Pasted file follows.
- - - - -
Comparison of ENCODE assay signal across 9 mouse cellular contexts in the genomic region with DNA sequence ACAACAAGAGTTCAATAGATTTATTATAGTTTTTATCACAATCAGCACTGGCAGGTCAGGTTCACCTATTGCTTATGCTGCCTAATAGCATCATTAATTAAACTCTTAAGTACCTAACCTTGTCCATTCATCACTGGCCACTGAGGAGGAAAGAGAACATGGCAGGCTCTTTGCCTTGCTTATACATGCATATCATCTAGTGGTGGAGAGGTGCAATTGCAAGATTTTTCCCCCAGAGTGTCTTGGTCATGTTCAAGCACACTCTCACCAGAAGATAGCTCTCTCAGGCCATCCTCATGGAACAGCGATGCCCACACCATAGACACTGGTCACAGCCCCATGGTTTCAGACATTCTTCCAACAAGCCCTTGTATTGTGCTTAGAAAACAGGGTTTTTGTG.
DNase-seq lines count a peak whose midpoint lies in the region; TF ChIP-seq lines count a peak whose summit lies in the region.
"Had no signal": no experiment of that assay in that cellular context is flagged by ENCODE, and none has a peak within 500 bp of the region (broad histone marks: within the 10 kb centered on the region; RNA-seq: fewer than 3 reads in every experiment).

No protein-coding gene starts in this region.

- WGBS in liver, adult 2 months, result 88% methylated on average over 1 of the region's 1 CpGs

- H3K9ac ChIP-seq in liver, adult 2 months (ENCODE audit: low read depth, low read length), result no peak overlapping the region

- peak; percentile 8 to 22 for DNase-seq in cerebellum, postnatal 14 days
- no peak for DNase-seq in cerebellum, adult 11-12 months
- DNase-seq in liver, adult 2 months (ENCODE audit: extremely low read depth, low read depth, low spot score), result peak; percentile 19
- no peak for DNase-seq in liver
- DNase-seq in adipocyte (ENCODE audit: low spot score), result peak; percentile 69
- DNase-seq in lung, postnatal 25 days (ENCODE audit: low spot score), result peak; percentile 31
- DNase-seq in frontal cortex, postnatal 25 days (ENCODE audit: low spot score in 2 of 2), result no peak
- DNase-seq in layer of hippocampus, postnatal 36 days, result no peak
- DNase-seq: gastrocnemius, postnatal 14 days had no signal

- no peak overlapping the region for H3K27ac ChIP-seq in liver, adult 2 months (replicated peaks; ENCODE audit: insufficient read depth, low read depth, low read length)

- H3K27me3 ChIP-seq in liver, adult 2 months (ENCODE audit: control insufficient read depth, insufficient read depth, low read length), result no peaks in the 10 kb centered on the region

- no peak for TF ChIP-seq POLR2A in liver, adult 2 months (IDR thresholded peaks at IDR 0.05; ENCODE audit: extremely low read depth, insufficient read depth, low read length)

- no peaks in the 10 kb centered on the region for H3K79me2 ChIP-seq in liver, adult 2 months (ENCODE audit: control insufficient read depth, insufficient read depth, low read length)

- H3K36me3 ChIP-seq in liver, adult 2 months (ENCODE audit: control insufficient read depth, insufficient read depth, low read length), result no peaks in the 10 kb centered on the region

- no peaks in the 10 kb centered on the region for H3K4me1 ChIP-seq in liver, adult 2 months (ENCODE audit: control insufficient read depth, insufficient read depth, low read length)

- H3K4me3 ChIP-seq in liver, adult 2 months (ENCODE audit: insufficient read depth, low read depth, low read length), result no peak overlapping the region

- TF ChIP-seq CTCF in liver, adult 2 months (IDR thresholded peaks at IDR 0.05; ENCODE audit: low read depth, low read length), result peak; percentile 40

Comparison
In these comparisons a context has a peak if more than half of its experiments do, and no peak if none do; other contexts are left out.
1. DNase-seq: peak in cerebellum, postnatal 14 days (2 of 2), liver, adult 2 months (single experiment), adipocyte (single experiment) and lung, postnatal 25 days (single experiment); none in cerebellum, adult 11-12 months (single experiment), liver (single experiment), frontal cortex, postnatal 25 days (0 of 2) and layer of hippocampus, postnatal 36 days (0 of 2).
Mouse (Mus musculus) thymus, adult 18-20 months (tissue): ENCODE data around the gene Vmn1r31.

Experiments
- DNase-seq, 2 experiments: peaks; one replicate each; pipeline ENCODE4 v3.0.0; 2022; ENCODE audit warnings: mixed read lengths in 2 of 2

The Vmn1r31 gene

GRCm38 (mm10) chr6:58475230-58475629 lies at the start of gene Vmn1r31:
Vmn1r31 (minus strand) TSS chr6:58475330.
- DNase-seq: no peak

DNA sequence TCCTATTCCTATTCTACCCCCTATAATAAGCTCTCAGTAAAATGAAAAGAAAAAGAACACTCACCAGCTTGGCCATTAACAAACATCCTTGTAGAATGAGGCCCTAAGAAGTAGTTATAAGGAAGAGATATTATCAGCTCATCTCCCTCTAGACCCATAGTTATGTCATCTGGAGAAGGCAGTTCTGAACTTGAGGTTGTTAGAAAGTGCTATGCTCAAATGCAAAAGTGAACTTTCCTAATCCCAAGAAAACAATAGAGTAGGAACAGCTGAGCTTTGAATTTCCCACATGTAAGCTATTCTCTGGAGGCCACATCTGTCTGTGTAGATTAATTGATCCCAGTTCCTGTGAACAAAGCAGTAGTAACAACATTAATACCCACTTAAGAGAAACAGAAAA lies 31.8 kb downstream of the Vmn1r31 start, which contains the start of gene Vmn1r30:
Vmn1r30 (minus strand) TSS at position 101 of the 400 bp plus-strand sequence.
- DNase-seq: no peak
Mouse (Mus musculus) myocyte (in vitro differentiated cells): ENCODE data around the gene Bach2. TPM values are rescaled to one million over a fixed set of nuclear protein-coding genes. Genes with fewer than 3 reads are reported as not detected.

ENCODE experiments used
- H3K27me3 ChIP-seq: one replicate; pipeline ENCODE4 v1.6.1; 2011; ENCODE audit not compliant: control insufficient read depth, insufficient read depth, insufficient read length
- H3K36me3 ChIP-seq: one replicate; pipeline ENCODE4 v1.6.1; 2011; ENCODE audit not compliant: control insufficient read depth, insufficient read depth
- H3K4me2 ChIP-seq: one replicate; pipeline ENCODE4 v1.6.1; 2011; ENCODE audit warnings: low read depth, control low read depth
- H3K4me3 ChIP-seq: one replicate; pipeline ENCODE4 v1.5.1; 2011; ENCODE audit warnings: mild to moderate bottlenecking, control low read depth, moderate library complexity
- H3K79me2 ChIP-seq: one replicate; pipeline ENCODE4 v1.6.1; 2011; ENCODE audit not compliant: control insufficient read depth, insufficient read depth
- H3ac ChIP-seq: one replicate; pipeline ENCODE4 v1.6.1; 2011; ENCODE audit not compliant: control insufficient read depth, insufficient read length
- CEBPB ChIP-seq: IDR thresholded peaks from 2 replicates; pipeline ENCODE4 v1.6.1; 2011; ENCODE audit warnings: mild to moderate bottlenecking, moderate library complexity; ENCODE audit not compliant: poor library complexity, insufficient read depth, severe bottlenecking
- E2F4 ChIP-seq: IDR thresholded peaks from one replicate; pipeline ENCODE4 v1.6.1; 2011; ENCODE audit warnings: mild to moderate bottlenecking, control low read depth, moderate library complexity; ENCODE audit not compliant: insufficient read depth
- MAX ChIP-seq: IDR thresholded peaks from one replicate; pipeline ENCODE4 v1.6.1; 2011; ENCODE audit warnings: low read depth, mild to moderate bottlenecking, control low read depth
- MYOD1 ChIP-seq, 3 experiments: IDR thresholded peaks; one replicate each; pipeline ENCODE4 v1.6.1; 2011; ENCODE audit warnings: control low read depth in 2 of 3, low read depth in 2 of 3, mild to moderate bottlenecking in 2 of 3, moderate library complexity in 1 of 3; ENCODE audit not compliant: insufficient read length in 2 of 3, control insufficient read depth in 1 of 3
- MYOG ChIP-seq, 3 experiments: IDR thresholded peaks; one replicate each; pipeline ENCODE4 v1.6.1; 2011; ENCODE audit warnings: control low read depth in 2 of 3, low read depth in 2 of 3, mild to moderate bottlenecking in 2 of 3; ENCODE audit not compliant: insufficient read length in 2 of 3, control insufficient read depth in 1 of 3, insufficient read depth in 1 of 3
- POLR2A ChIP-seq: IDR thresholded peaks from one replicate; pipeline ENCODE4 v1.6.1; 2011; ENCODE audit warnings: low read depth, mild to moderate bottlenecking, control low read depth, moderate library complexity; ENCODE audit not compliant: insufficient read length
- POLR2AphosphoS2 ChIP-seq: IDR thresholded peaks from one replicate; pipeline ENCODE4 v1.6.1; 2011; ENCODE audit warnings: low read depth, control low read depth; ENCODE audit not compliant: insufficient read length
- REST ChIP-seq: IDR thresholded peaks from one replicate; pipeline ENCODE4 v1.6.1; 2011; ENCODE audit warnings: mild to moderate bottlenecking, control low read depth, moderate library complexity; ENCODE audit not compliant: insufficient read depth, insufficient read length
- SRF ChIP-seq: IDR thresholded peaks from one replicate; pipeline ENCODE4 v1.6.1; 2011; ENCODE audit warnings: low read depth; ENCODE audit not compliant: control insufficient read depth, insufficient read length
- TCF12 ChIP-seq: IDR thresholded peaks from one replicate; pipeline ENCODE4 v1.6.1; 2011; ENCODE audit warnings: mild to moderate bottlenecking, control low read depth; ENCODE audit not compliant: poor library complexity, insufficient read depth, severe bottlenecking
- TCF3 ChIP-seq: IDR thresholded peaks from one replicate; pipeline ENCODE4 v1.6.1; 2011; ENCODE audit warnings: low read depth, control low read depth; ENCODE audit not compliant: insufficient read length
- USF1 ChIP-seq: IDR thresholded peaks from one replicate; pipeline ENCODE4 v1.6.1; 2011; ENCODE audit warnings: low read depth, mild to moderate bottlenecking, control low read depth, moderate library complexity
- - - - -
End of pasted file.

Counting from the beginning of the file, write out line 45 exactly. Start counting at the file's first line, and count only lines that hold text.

- CEBPB ChIP-seq: IDR thresholded peaks from 2 replicates; pipeline ENCODE4 v1.6.1; 2011; ENCODE audit warnings: mild to moderate bottlenecking, moderate library complexity; ENCODE audit not compliant: poor library complexity, insufficient read depth, severe bottlenecking